Got any good New Year’s resolutions lined up and ready to roll this year? Try this for an alternative – spend time focusing on the version of you that people will love, admire and respect, long after your skinny-jeans ship has sailed.
Take a fresh look at your resolutions
If you’re anything like us, dropping a dress size and firming up errant flabby bits are probably up there on your list. To this end, you might promise yourself you’ll give up junk food, booze and late night snacking. Maybe you’ll also resolve to hit the gym every single day as part of your new workout schedule. You know, like you did last year and the year before that! Sure, it’s admirable to want to improve your health and it’s nice to feel good in your clothes but, let’s be honest now, making those same resolutions over and over has little to do with health and a lot to do with vanity.
This is your real life
Perhaps we believe, on some wacky subconscious level, if we fix those pesky appearance ‘problems’, our whole lives will become infinitely more fabulous; a few kilos down and we’ll not only be thinner but prettier, more desirable, more successful and therefore, happier. You know that’s not how it works, right? A quick dig beneath the surface of the life of anyone who appears to have it all – looks, money, fame, success – reveals those things aren’t all they’re cracked up to be.
The heart of what matters
Here’s what’s more important than the size of your thighs or your bank account or how many ‘likes’ you can garner with a strategically posed selfie – your heart; your compassion; being a good friend, parent, son or daughter, sibling or partner. Also key here: knowing what’s right, standing up for yourself and others, speaking up, fighting for it. Then, believing whatever your shape, size or current relationship, work or financial status, you are worth it. And following your dreams and passions, stepping outside your comfort zone, daring greatly and loving wildly.
Do more of this
Look up from your phone. Appreciate today. Pay attention. Notice stuff. Be amazed and awed by simple, ordinary things – the quiet of morning before everyone’s up, that first divine sip of coffee, the sound of rain on the roof, the vastness of a star-filled night sky, the beauty of a flower, the smell of fresh-cut grass, a child’s laughter. What amazes you?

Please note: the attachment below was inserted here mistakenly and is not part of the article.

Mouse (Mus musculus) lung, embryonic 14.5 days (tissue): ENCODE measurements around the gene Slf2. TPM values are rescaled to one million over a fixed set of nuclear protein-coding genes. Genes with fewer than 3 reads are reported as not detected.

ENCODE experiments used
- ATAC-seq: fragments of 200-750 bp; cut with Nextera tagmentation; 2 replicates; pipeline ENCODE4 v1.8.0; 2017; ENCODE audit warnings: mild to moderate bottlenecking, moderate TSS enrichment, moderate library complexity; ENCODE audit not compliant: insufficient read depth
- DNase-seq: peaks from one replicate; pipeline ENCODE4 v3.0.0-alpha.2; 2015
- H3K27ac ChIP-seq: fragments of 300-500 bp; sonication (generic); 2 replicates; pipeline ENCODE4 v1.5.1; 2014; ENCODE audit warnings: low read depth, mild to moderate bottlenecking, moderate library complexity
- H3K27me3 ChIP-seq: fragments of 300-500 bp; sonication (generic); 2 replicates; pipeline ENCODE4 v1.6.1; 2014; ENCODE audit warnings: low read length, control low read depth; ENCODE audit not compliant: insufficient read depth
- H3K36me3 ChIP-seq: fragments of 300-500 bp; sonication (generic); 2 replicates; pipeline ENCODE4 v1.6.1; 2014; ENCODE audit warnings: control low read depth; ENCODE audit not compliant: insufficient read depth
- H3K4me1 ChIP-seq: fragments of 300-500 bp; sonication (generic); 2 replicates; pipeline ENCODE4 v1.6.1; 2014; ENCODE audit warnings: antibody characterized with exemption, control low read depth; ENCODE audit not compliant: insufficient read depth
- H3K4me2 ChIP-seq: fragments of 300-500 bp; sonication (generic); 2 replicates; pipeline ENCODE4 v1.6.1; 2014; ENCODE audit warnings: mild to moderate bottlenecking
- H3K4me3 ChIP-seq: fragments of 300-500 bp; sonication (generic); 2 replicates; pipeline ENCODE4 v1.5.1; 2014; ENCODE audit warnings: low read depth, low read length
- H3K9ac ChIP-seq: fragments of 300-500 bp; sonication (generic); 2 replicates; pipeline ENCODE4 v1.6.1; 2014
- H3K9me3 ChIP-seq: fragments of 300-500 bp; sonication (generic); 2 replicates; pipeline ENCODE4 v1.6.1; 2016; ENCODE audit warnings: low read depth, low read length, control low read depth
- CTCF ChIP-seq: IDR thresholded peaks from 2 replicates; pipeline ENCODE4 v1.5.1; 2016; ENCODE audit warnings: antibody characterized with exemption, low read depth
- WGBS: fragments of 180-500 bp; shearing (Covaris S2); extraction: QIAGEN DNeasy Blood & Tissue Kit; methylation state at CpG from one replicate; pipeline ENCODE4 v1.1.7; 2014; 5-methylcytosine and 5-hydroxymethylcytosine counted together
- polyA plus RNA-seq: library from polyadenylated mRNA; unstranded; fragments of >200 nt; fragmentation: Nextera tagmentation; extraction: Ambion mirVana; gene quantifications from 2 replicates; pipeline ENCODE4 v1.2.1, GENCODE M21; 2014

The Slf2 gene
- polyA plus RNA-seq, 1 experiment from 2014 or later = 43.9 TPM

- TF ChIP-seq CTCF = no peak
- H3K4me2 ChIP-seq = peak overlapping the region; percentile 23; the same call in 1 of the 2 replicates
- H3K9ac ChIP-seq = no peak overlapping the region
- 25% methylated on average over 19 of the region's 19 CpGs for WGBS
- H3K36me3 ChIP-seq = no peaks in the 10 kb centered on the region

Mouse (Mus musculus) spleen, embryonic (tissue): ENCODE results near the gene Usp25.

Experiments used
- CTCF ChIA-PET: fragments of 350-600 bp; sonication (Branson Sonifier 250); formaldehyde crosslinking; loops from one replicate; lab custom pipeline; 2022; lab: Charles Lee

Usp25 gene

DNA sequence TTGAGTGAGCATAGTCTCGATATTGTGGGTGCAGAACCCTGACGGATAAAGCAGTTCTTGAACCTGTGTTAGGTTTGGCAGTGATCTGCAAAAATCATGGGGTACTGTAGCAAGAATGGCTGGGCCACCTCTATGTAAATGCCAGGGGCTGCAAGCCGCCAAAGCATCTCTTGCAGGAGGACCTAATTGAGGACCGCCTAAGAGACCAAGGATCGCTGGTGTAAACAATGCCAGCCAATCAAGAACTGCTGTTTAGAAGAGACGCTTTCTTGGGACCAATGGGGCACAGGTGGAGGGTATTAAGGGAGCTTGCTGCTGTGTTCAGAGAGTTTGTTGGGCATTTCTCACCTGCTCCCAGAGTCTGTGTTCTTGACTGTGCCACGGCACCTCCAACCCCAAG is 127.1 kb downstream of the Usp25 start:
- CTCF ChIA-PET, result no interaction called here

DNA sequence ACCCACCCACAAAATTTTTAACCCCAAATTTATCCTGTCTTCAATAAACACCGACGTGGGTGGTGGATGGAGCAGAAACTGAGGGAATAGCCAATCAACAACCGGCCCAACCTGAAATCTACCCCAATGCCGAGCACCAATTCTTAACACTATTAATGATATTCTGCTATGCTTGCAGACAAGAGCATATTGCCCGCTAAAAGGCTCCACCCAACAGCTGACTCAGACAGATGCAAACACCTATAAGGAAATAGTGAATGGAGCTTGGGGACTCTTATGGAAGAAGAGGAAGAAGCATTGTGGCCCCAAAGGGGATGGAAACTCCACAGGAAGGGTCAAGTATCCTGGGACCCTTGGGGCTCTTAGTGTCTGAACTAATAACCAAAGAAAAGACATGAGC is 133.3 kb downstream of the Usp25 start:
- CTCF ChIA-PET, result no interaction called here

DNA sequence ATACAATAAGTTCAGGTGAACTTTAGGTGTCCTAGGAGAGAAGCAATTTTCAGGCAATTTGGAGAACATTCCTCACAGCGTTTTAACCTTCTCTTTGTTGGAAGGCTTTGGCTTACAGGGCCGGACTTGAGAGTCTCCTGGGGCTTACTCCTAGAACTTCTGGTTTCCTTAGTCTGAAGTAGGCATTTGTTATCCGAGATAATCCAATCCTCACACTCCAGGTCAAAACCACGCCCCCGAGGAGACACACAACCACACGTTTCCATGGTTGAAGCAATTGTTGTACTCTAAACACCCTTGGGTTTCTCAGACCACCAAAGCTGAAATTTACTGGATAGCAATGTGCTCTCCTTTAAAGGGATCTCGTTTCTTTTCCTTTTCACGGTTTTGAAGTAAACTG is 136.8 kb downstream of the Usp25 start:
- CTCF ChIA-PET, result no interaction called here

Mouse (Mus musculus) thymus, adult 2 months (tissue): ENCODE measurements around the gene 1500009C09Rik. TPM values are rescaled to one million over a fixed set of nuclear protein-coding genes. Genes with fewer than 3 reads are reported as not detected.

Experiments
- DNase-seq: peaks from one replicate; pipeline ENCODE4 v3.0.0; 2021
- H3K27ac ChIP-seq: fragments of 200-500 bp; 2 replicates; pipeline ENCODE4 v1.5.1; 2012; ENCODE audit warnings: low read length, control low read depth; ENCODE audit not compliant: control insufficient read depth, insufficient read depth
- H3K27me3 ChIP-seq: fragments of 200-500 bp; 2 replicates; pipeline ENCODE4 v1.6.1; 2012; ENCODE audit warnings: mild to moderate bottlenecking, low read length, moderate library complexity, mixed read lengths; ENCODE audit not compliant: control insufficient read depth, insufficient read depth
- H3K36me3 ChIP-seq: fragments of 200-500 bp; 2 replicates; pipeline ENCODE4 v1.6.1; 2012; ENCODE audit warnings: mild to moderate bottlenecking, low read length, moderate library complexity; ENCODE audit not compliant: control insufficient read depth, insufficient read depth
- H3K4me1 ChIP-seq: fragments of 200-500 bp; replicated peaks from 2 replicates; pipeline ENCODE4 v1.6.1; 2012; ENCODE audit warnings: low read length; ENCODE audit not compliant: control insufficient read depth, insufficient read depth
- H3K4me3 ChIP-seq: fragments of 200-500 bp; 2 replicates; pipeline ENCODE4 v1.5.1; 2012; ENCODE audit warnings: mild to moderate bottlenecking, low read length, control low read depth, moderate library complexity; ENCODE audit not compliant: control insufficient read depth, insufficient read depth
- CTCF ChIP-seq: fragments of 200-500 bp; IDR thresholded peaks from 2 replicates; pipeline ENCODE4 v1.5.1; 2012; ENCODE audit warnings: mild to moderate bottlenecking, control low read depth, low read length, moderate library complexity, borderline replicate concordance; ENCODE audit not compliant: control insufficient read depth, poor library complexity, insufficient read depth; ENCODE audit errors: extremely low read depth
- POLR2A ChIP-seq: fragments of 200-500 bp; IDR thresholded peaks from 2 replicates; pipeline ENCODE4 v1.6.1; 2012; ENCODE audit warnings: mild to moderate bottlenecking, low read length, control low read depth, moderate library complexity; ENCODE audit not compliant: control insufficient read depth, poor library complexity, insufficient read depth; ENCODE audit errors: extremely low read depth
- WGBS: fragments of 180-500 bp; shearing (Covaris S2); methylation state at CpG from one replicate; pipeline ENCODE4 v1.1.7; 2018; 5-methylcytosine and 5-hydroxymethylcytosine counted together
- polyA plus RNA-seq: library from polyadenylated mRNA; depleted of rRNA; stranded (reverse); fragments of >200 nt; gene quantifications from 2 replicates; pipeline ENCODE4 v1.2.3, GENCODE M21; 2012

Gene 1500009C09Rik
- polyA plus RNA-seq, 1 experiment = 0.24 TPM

When it’s tough to see past frustrations and big picture problems, a daily gratitude check can help you regain perspective. Messy home? Be thankful for the people who live and love there. People expecting to be fed every night? How wonderful to have money for food and loved ones to nurture. (Even if they do expect you to be a short-order cook.)
Sometimes, people are horrid in small, mean ways. Forgive them anyway. Whether it’s your spouse, your boss or the stranger who cuts you off in traffic, take a deep breath, exhale, shake it off, let it go. Remember, ‘When they go low, we go high.’ (Thanks to US first lady Michelle Obama for this wonderful quote!) Hanging on to anger and resentment, especially when petty, is just bad juju for you, not them!
Believe in yourself
You are good enough. You have enough. You are strong enough. You can do this. Silence the voice inside your head that would have you believe you’re an imposter, a fraud just waiting to be found out. That voice lies.
Resolve to stop doing things that do not make you feel good, whether it’s eating poorly or spending time with people who suck the lifeblood out of you. Nourish yourself physically, spiritually and emotionally. Pursue your dreams and passions, make time for fun.
Trying to please
Newsflash – it’s not your job to please all of the people all of the time, even though you might feel a misplaced responsibility to do so. With polite conviction, say no when you mean no, yes when you mean yes. If, for example, you’re invited to an event or asked to take on a commitment and you say yes because you don’t want to hurt anyone’s feelings or have people think less of you when, truthfully, you would rather eat boiled and salted pig’s eyes. well, you’re likely to become a mess of secret regret and resentment. The option? Just say, ‘No thanks!’
Change can be scary, for sure. Fear of the great unknown keeps many a person stuck doing the same old, same old, even when it’s long past time to move on. Borrow a practice from Buddhism and hold less tightly to material possessions, places, ideas, opinions and yes, even people, because everything changes. Embracing change allows the new and wonderful to slip in and surprise you; it allows you to evolve and grow.
Apologising for yourself
Say you’re sorry only when you have something to be sorry for. Don’t apologise for having an opinion and voicing it, for disagreeing with someone or for not wanting to do something. And if you’re constantly explaining yourself, feeling the need to justify your every move and word. You don’t!